Good Mood Foods: Alleviating Stress with Micronutrients

You’ve seen it in movies, and probably even done it yourself: After a stressful day, unwinding with a cup of tea, a warm glass of milk or a pint of ice cream. In family traditions and cultures around the world, food and beverages play a vital role in alleviating stressful events and creating feelings of joy. It’s no coincidence that food is intrinsically connected with making people feel better – it’s nutritional psychiatry and the “mood food” market is growing.

Stress and depression, are a common struggle for nearly 500 million and 300 million individuals, respectively, around the world. Eating a healthy diet, incorporating daily exercise and getting enough sleep helps the body to deal with stress and depression, but such a lifestyle may be difficult to adopt and may not be enough for many individuals. Consumers are increasingly turning to dietary-based solutions to help manage their moods.

Why? Nutritional psychiatrists have discovered correlation between diet and behavior.1 More specifically, the brain’s neurotransmitters – like serotonin and norepinephrine – influence how humans feel and think, and these neurotransmitters may be affected by food consumption. In addition, deficiencies of specific micronutrients, such as essential fatty acids and magnesium, may affect mental health. 1 Micronutrients aren’t the only ingredients that food and beverage manufacturers should be cognizant of in food products.1 Behavior-modifying ingredients, like caffeine and alcohol, found in many foods and beverages are linked to anxiety, depression and nervousness. 1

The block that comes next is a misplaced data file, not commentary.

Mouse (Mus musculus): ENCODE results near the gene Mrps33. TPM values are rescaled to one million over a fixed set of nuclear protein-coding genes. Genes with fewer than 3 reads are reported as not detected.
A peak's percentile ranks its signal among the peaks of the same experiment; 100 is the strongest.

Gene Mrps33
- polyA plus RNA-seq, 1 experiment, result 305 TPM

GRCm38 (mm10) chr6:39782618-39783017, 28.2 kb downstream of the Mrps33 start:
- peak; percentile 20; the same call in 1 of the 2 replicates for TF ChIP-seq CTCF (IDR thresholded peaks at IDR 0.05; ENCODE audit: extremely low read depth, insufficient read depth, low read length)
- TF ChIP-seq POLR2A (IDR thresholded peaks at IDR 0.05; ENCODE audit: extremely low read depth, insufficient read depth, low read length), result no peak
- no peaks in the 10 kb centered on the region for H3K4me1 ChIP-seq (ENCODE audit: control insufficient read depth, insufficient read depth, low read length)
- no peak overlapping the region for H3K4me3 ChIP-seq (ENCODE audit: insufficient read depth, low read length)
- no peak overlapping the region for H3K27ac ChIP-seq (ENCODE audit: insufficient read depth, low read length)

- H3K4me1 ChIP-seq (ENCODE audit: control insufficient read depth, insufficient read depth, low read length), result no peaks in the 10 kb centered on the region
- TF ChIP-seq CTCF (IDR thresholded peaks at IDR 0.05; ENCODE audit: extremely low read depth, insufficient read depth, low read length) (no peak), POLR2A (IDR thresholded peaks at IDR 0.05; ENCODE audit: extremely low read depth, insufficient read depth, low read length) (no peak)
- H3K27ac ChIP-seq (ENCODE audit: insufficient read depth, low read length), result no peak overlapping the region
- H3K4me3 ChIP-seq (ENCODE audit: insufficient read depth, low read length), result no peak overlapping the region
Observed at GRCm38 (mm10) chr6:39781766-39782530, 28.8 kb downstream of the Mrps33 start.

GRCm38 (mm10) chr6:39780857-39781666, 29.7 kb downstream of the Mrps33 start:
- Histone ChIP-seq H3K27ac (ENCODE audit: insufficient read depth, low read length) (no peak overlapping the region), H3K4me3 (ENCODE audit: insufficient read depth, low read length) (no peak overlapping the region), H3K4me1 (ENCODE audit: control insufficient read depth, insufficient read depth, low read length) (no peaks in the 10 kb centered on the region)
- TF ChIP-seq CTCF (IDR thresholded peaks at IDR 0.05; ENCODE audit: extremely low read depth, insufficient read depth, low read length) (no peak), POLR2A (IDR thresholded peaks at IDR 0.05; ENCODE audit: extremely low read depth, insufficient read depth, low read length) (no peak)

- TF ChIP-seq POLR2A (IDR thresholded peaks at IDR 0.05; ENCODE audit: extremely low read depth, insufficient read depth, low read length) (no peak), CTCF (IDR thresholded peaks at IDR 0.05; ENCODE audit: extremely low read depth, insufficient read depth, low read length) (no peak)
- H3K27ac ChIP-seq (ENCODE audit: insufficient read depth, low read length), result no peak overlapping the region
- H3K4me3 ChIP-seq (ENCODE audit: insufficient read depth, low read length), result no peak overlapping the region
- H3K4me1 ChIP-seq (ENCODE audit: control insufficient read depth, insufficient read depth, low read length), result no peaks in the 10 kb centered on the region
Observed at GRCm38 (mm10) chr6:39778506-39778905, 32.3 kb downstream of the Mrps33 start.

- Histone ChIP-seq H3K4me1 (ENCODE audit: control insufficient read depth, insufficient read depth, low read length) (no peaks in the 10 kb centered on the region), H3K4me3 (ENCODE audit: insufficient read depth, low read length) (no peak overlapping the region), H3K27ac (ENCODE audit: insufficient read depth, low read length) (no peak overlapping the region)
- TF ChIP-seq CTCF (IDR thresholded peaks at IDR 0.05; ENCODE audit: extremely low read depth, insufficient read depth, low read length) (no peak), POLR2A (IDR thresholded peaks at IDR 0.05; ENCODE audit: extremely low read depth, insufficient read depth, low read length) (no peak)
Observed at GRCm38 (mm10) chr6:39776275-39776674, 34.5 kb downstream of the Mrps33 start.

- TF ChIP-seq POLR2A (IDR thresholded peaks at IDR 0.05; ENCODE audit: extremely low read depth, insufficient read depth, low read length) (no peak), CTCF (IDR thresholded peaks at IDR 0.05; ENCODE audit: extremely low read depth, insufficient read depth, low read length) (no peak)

According to a 2017 Mintel report, the market for mood foods is growing as people increasingly look to foods and beverage items with micronutrients, botanicals and bioactives to help boost energy and heighten focus. For example, the report highlights a U.S. study in which 19 percent of coffee drinkers expressed interest in coffee with de-stressing attributes.2 It’s not just coffee that has caught consumers’ eyes when it comes to boosting emotional health through nutritional options. Mintel’s 2016 “Ingredient Insight: Mood Foods” report features leading food and drink products in the emerging global market, like peanut butter containing vitamin B complex and selenium and a milk mix drink containing vitamins B6 and B12 and niacin, each of which touts a number of benefits. Such foods are intended to improve moods, promote mental energy, help support feelings of happiness and more – all through the incorporation of specific foods and micronutrients.

From chewing gum to hot chocolate, applications and product innovations are available for delivering nutritional ammunition to support a healthy state of mind. Consumers are on-board for food options that boost energy, induce relaxation and support healthy sleep – especially if these products are designed for people on-the-go. Portable products, like “one-shot” yogurt drinks and cereal bars, deliver healthy ingredients in a convenient, ready-to-eat and highly portable form.

Compared to other foods that people reach for when feeling stressed , a snack that’s fortified with Omega-3 fatty acids, complex B vitamins, iron, magnesium and vitamin D may be more successful in promoting feelings of being back on track. With this consumer-orientation in mind, the foundation is set for innovating more “mood ingredient” consumer products and is full of opportunity.  Of course, especially when dealing with mood, taste and convenience are of paramount importance to ideation and formulation.

Fortitech Premixes’ tech paper “Chill: Good Mood Foods” offers additional, valuable consumer insights and tips on key nutrient combinations for manufacturers. Download the tech paper, or use our Solution Starter to tell us about the products you are interested in developing.


  1. (2016) Ingredient Insight: Mood Foods (p. 2 -26). Mintel. Retrieved from
  2. (2017) Mood to Order (p. 2). Mintel. Retrieved from